Prescription for the future
Pharmacy student Nana Numapau greets President Nikias during the launch reception.The USC School of Pharmacy launched its $100 million fundraising initiative during a gala event on November 3 at the historic Belasco Theater. Supporters, faculty and USC leadership celebrated the School’s achievements even as they planned for a bolder future. The initiative is part of the larger Campaign for the University of Southern California, a multiyear effort to secure $6 billion or more in private philanthropy to advance USC’s academic priorities and expand its positive impact.
In opening the evening’s program, USC President C. L. Max Nikias hailed the USC School of Pharmacy’s historical achievements and legacy. “The School of Pharmacy has cleared a trailblazing path of many ‘firsts’ that others have followed,” he remarked, “As the top private school of pharmacy in the nation, it still lays claim to one distinction that no other institution can match: it is the only school in the nation that spans the entire spectrum of pharmaceutical development and clinical care.”
Dean R. Pete Vanderveen, PhD, RPh, addressed its future in leading the pharmacy profession. “The School stands at the forefront of a national movement to ensure that pharmacists take their rightful place as key providers on the 21st century healthcare team, fulfilling needs in many practice settings,” said Vanderveen.
A key victory in that movement is the School’s pivotal role in California’s passage of Senate Bill 493, which gives pharmacists provider status and allows them to ease the burden on physicians while enhancing care. Thanks to that legislative victory, said Vanderveen, “our state will now be the model for the nation” for improving access to healthcare while reducing costs.
“The USC School of Pharmacy is truly the school of the future,” he added. “Along with our many innovations in research and policy, we are molding the next generation of pharmacists. These men and women will fill an ever-increasing role in caring for patients and responsibly guiding them to optimal health outcomes.”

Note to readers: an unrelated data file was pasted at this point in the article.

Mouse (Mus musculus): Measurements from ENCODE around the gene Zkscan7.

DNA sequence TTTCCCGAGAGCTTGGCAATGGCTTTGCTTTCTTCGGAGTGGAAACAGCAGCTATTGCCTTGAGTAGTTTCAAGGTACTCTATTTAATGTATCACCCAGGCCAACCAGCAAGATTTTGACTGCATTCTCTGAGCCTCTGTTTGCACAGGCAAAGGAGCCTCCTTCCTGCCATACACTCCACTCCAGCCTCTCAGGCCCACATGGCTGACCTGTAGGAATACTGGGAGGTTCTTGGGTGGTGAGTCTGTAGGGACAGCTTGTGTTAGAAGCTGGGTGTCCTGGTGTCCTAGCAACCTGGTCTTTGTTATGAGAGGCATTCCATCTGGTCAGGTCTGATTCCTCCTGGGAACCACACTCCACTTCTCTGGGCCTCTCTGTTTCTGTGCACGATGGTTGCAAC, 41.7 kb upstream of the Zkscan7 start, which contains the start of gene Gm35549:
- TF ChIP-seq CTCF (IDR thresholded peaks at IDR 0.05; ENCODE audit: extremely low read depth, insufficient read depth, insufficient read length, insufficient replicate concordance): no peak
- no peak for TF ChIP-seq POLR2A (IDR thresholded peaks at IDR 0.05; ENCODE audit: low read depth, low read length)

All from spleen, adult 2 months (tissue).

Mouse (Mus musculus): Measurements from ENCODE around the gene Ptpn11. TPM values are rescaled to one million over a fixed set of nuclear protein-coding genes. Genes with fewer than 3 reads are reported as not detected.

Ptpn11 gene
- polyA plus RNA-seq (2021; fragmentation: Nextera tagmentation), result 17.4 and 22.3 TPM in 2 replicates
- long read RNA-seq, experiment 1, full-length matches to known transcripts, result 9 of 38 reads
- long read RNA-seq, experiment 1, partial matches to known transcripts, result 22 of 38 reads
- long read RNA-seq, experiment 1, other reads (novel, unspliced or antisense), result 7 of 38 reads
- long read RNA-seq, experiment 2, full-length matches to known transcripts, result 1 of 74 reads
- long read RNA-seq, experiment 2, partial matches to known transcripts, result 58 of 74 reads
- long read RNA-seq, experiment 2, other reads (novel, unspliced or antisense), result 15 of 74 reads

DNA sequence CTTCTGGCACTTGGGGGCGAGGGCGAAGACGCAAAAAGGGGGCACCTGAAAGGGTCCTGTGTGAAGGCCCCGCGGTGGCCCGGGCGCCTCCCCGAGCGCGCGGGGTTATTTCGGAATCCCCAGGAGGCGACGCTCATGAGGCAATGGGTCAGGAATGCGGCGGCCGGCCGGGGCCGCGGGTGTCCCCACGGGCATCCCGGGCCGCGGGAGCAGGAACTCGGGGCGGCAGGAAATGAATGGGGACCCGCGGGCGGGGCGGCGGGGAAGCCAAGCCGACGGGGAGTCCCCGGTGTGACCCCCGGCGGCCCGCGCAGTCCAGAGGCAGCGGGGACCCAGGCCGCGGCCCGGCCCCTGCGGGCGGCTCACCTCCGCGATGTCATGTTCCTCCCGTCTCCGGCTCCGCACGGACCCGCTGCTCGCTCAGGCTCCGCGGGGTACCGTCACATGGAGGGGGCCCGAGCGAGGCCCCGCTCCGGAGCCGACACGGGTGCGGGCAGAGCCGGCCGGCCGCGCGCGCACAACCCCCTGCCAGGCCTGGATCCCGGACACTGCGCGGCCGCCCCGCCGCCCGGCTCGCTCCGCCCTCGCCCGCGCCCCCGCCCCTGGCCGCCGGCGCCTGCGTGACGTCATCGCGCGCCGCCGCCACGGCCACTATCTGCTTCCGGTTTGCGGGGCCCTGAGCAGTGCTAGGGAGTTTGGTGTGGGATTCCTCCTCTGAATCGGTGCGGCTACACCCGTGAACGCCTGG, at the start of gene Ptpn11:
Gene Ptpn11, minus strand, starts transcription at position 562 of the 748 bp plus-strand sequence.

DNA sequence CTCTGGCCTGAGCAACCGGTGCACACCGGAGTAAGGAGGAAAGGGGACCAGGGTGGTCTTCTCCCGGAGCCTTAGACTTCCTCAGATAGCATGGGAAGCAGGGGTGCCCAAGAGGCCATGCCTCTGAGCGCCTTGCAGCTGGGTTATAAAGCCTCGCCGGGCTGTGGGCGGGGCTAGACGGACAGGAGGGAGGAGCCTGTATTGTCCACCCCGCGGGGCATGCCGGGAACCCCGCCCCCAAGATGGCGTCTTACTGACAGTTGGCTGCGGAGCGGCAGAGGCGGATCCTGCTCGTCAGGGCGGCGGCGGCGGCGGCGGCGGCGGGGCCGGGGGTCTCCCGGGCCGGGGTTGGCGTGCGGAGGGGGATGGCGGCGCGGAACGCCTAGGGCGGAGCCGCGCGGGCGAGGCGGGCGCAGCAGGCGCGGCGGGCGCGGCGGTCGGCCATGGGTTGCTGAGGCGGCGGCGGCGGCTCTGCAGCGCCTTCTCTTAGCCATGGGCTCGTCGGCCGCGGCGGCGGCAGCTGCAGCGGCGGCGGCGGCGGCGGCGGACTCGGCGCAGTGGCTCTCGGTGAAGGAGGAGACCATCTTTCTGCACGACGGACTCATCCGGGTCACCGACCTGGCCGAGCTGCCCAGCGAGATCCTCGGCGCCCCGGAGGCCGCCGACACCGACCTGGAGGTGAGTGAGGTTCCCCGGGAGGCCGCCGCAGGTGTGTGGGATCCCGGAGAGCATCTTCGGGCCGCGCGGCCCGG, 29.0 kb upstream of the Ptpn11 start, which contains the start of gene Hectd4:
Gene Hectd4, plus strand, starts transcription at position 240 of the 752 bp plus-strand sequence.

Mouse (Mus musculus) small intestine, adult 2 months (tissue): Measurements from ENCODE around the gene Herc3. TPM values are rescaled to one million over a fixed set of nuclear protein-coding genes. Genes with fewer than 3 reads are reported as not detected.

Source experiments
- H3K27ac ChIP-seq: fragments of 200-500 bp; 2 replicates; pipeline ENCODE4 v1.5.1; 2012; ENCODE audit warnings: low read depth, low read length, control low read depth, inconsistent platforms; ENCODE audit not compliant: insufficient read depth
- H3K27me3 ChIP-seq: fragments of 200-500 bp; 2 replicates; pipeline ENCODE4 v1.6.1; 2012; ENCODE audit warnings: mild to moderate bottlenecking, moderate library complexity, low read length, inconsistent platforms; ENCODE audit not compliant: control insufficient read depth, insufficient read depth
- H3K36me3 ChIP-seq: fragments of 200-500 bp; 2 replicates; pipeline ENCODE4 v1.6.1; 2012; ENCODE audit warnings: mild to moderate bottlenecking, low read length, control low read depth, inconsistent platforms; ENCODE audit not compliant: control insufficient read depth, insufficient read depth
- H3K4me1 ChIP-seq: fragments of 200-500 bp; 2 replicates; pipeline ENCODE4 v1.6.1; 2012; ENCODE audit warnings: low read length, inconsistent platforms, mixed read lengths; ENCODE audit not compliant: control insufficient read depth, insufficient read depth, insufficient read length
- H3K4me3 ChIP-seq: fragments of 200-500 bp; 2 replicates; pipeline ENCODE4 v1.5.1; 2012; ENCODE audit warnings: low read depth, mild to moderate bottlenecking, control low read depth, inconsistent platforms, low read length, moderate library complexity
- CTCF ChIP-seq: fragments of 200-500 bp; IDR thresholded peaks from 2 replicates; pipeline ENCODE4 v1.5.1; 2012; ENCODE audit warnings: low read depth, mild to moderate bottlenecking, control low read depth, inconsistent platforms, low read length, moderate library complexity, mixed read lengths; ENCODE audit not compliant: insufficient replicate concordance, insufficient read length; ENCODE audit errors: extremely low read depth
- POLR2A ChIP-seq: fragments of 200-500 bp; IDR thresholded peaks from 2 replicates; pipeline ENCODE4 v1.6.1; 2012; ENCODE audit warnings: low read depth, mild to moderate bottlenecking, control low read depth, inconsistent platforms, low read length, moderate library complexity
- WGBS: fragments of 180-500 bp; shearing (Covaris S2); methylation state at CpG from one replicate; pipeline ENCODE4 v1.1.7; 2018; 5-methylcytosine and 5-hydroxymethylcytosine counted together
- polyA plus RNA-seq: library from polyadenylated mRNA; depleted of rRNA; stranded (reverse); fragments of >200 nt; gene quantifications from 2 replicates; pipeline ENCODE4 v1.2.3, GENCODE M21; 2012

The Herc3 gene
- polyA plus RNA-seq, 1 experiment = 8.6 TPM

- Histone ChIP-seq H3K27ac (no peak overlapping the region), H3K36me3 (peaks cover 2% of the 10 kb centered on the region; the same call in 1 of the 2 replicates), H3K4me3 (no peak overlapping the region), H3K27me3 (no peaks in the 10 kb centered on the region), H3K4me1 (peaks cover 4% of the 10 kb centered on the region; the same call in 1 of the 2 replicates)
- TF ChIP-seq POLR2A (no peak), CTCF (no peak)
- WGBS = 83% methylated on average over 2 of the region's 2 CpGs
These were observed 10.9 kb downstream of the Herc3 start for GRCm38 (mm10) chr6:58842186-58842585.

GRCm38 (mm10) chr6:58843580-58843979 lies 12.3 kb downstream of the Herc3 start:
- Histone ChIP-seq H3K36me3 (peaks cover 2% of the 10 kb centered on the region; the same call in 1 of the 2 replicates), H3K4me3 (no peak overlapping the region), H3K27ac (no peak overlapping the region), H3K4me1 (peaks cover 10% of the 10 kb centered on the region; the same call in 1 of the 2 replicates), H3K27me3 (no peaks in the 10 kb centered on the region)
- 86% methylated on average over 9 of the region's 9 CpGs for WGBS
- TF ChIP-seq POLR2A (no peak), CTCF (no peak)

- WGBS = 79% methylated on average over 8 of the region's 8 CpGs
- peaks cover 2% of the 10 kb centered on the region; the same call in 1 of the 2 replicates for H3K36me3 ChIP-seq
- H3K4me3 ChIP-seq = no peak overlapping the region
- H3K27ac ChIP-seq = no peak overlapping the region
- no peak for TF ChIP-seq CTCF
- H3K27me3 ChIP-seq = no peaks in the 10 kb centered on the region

Vanderveen then introduced William A. Heeres, PharmD, chair of the fundraising initiative and also chair of the School of Pharmacy’s Board of Councilors. “We feel especially confident because at the helm of our campaign is perhaps our most ardent supporter of the profession, of our Trojan Family, and of the USC School of Pharmacy itself,” Vanderveen said of Heeres.
The evening honored Eileen Goodis, PharmD, and Eric Strom, MD, and Helen and Raymond Poon, PharmD, for their achievements in advancing the profession of pharmacy. Goodis has launched a number of successful businesses, including an institutional pharmacy company, a home infusion service and a medication therapy management company. Poon, a community pharmacist, was honored in 2010 with the National Health Conference Good Neighbor Pharmacy of the Year. Both Goodis and Poon serve on the School’s Board of Councilors.
In her remarks, Goodis credited the School “with making a huge difference in allowing me to achieve success in my profession while at the same growing the profession I love—pharmacy.”
Poon spoke of being “honored to help pioneer and transform the pharmacist’s role from a traditional dispenser of medicines to a direct provider of patient care, with an emphasis on health, wellness and prevention of disease.”
He also roused attendees “to stand with me and give support to the USC School of Pharmacy, to ensure that its role of innovation continues—not just to be the number private pharmacy school, but to be the best in the USA!”